FMCSA targets safety improvements with database

The Federal Motor Carrier Safety Administration is responding to the need for a reduction in deaths caused by truck drivers operating vehicles while impaired.

Most people who live and drive in Fayetteville, Arkansas have likely heard reports of serious motor vehicle accidents. They may even know of someone who has been involved a serious crash or have themselves been the victims. No matter the cause of a collision, the consequences can always range from the minor to the most severe-wrongful death.

Impaired driving a serious issue

In those cases where lives are lost at the hands of negligent drivers, understanding the causes of the accidents is important. Impaired driving involving drugs or alcohol is one known cause of many serious and deadly accidents. The Food and Drug Administration recently issued preliminary guides that drug manufacturers can use to better identify drugs that are likely to impair driving ability.

Impaired driving among commercial drivers is another issue that is getting attention from the Federal Motor Carrier Safety Administration. A report in the Commercial Carrier Journal offers information about a database planned for release next year that will be used to track drug and alcohol test results as well as other information for drivers who are licensed to operate commercial vehicles. The purpose of the work is to reduce drunk driving and drugged driving rates among commercial drivers.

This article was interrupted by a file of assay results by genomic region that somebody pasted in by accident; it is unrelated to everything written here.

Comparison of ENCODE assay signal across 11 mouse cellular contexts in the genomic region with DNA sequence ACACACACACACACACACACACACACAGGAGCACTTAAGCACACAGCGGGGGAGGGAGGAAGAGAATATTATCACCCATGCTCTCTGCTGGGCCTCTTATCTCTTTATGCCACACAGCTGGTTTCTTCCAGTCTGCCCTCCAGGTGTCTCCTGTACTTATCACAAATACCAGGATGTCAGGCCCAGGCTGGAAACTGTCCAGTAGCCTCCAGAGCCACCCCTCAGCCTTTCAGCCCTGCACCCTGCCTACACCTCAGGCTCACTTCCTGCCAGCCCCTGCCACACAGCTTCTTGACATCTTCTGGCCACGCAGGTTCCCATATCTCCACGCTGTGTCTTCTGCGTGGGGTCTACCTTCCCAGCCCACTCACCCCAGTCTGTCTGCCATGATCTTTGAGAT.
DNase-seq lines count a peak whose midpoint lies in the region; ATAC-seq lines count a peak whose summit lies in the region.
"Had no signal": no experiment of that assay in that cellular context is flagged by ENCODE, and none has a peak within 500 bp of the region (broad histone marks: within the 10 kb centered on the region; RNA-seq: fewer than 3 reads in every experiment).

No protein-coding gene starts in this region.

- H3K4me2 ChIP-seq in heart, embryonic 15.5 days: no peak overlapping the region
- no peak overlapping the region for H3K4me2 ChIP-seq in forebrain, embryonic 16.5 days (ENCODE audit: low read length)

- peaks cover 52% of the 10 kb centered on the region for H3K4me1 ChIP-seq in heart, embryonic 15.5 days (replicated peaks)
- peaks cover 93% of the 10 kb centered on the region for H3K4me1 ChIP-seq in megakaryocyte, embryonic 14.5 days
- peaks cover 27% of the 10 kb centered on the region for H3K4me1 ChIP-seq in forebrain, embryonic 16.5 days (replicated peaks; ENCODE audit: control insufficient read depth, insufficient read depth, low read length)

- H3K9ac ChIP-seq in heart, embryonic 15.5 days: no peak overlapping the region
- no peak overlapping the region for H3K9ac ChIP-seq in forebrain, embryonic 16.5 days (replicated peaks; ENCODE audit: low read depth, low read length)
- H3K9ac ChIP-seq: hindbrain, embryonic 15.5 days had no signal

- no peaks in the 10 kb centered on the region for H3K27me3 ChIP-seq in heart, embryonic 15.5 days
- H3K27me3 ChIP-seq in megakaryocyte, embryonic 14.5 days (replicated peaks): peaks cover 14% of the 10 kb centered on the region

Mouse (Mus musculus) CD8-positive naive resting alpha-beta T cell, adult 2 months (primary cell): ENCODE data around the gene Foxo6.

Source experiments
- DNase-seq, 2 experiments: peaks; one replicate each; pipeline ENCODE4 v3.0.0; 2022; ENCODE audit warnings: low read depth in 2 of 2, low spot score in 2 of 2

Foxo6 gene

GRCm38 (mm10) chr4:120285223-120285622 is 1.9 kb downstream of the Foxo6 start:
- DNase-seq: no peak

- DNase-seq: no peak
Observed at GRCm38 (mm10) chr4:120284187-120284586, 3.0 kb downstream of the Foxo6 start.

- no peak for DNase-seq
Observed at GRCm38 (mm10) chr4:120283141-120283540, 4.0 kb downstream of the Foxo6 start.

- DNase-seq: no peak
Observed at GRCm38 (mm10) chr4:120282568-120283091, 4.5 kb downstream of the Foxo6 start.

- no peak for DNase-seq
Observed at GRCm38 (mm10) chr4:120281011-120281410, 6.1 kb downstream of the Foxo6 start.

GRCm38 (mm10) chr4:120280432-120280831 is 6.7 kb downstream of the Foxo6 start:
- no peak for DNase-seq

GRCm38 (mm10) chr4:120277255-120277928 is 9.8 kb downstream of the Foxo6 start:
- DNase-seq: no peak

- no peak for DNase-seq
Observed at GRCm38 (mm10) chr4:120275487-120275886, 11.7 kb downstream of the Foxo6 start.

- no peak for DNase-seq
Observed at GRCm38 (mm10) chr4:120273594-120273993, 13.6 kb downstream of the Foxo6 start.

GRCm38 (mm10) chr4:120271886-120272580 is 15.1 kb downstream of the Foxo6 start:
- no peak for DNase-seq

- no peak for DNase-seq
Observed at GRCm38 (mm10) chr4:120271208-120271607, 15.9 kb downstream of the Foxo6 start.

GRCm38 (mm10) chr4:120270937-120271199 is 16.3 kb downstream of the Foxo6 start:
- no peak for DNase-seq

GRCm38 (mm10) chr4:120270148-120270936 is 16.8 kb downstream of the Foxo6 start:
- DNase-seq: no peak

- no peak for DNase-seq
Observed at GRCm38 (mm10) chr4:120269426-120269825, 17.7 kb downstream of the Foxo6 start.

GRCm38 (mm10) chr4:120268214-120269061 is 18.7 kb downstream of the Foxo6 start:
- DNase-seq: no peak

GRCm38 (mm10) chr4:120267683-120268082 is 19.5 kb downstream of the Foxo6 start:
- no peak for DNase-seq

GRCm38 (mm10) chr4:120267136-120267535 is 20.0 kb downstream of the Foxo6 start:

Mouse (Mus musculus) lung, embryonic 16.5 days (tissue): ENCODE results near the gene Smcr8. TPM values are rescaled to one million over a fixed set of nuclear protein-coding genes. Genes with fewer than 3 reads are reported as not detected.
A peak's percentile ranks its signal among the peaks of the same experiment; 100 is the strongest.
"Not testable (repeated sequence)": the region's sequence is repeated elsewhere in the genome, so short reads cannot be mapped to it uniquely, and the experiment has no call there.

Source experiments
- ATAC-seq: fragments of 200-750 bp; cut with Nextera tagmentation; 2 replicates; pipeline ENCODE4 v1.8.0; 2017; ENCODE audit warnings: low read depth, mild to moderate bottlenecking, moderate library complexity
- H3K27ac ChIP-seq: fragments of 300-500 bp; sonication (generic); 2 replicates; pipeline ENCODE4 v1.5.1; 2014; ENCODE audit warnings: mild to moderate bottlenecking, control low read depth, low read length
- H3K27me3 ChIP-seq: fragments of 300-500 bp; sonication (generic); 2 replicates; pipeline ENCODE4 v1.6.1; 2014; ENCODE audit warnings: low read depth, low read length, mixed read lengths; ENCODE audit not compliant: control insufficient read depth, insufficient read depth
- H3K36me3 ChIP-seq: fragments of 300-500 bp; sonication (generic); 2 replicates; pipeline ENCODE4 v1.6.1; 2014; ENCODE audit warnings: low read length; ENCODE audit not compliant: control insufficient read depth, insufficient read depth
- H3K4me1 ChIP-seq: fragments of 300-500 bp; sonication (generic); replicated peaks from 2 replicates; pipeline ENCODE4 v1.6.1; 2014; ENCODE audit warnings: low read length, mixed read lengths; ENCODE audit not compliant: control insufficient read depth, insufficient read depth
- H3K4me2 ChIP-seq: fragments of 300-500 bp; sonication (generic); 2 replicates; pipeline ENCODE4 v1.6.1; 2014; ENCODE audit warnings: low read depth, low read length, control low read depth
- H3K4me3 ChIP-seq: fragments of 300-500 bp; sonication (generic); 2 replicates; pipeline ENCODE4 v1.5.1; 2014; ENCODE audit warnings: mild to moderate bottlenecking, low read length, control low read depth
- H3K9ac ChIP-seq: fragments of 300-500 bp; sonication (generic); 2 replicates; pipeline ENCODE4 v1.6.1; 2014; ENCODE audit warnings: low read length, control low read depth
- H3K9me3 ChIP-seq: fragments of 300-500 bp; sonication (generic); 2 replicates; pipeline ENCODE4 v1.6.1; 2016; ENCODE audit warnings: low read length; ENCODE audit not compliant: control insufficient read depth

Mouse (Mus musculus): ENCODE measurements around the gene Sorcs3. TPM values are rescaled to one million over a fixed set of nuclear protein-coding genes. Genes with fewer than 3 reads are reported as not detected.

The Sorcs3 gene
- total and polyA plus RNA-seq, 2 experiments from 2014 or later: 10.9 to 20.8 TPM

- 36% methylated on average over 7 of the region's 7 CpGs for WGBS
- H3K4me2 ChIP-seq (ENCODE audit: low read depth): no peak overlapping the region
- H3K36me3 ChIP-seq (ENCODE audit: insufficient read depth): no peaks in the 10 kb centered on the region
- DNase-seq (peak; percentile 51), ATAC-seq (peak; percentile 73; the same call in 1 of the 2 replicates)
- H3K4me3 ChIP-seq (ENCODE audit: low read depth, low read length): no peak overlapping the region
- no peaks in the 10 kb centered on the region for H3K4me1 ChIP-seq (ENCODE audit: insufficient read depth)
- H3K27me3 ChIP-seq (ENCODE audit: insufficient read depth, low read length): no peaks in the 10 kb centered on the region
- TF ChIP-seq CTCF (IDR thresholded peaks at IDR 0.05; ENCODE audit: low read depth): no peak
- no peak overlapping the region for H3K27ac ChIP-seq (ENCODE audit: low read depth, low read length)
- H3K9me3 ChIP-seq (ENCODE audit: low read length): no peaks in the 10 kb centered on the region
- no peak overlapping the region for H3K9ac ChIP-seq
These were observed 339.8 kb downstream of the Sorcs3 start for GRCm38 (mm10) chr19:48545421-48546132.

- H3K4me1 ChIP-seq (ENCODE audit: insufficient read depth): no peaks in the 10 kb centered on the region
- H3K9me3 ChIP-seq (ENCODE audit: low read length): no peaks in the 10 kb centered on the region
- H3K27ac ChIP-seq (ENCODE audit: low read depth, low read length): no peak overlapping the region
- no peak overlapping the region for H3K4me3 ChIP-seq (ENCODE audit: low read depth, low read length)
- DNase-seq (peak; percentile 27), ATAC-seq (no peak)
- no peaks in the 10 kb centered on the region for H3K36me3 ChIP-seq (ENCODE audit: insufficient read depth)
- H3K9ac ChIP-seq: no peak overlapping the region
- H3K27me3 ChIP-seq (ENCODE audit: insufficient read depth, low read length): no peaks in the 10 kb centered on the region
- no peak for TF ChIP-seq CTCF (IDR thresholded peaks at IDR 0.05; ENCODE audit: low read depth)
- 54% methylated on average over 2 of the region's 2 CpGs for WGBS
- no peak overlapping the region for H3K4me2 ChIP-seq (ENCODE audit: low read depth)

Drunk driving among truckers

According to records from the National Highway Traffic Safety Administration the number of lives lost due to drunk driving accidents involving large trucks in 2012 was 86 percent greater than the number of lives lost due to the same cause in 2011. In the former year, 43 fatalities occurred and in 2012, that number rose to 80.

How can the database help?

The FMCSA will have specific requirements for both commercial drivers and their employers. Among these are the following:

  • All driving job applicants must provide their written consent for potential employers to review their driving records in the new database.
  • All driving job applicants must pass substance tests before hiring can be finalized.
  • All employers must provide substance test results to the database.
  • Applicants can refuse the substance testing but will then be ineligible to be hired for driving jobs.
  • All employers must review driving employees' records in the database once per year after employment begins.

Drivers who operate their own vehicles must outsource the database screening process to approved third party vendors.

Accident victims deserve help

The tragic nature of drunk truck driving accidents cannot be overstated. Persons who are involved in these situations or who lose loved ones in such crashes should contact an attorney immediately.

Keywords: truck, accident, injury